Mexico's top drug lord Joaquin "El Chapo" Guzman was escorted as he arrived at Long Island MacArthur airport in New York, U.S., Jan. 19, 2017, after his extradition from Mexico. (U.S. officials/Handout via REUTERS)

Joaquín Guzmán Loera, known as El Chapo, may have escaped twice out of high-security Mexican prisons but he’s in new territory now. The infamous drug kingpin was extradited to the U.S. Thursday and may be held in a Brooklyn federal prison.

Reports revealed that El Chapo is scheduled to appear in a Brooklyn courtroom Friday afternoon with his arraignment set for 2 p.m. He was charged with six separate indictments in the U. S. but the indictment “filed in the Eastern District of New York contains a provision that he must first enter the United States in that district to preserve the Eastern District of New York indictment,” the U.S. Justice Department said in a statement.

As a result, El Chapo arrived at the Long Island McArthur Airport Thursday night and reports stated he might spend time in Metropolitan Detention Center, known for its “unconscionable” conditions.

A 2016 report compiled by the National Association of Women Judges' Women in Prison Committee that observed how women inmates temporarily transferred to the prison were treated said that conditions in the prison have remained poor since a previous report in 2013:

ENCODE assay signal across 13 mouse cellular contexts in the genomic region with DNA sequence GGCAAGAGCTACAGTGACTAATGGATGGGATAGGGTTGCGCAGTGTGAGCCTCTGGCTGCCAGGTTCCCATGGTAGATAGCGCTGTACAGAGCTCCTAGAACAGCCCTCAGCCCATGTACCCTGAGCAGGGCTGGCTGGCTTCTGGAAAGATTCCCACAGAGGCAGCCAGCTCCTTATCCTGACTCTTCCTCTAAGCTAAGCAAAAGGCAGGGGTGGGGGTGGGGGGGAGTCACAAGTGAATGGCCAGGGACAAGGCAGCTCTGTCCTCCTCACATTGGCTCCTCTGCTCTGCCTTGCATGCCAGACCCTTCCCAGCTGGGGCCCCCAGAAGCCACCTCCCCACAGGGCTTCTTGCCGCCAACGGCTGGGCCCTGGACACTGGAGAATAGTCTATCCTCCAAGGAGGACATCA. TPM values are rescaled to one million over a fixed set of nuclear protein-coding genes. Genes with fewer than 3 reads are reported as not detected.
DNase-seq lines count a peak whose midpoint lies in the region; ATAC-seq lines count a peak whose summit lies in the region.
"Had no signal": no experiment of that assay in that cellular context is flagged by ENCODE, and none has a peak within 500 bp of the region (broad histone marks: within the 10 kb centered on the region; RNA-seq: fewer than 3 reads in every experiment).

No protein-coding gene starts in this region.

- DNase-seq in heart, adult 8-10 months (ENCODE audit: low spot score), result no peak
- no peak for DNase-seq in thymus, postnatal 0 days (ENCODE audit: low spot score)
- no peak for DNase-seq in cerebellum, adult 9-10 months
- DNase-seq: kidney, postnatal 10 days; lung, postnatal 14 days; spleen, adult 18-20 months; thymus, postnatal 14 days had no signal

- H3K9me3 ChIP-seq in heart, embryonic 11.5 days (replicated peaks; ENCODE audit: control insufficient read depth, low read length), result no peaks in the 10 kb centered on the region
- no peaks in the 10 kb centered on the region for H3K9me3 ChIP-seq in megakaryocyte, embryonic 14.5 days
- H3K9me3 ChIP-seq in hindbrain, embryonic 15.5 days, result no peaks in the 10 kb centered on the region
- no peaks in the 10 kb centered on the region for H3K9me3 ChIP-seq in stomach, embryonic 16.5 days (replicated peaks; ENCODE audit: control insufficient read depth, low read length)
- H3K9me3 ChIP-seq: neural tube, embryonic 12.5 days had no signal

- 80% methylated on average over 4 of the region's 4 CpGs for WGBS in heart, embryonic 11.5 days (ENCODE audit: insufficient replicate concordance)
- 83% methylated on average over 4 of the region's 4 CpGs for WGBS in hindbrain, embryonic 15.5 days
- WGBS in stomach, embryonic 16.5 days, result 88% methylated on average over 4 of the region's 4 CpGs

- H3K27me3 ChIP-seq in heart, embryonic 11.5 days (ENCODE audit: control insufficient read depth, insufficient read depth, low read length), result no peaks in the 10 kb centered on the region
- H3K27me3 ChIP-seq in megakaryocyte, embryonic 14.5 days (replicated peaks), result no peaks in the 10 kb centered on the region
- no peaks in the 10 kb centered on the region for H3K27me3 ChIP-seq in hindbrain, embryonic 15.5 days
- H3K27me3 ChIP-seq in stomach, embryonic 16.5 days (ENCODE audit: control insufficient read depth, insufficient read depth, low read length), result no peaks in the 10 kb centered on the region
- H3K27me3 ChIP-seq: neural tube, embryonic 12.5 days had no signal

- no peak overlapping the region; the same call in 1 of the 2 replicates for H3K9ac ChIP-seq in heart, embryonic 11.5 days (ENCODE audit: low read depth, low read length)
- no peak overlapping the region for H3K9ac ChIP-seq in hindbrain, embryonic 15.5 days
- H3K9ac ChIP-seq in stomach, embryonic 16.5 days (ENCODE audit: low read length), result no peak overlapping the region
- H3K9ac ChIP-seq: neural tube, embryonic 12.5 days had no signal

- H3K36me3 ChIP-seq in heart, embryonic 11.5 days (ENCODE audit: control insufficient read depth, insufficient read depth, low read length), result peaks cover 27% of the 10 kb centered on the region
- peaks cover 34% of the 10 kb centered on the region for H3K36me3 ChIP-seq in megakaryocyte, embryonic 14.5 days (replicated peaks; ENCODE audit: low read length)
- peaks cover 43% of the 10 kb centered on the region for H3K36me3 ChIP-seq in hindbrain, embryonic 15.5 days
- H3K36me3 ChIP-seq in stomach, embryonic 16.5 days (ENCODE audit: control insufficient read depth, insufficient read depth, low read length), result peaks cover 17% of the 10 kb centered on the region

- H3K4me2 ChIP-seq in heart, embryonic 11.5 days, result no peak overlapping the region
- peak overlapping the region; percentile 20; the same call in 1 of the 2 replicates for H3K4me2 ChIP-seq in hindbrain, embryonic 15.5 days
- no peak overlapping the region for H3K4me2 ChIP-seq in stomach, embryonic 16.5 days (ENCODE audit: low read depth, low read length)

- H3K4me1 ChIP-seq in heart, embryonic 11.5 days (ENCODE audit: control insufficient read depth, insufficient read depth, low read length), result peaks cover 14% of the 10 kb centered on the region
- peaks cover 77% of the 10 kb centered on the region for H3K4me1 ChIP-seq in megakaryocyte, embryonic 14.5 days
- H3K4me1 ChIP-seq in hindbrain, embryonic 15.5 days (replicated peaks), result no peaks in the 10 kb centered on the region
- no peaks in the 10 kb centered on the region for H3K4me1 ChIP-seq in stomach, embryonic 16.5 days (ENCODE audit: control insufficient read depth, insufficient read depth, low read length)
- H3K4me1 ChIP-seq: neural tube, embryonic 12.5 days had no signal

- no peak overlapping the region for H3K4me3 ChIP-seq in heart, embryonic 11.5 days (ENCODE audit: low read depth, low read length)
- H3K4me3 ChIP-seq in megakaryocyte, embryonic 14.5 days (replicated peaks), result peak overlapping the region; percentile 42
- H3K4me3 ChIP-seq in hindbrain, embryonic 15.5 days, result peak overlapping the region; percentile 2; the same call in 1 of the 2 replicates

“The absence of fresh, clean air, the complete absence of sunlight, and the absence of ANY outdoor time and activities are immediate issues which BOP has failed to address in any meaningful fashion,” said the report, compiled by Judge Cheryl J. Gonzales, Judge Robin S. Garson, Judge Betty J. Williams and Judge Brenda P. Murray.

Conditions in the prison violated the ABA Standards on Treatment of Prisoners and the UN Standard Minimum Rules for the Treatment of Prisoners and it was concluded that the Metropolitan Detention Center was an “inappropriate facility to house women or any person long-term,” the report added.

A lawsuit was also filed in 2002 claiming that several South Asian, Muslim and Arab non-citizens arrested in connection with the FBI’s 9/11 investigation were held in “brutal detention conditions” in the prison, where there were reports of detainees “purposefully deprived of sleep, denied contact with the outside world, beaten and verbally abused, and denied the ability to practice their religion,” the Center for Constitutional Rights said.

These conditions stray far from what Guzman was accustomed to, with reports of catered food and liquor delivered consistently to his cell at the Puente Grande federal prison in Mexico. "[The Mexican] prison became a resort for El Chapo Guzman," investigative journalist Anabel Hernandez said.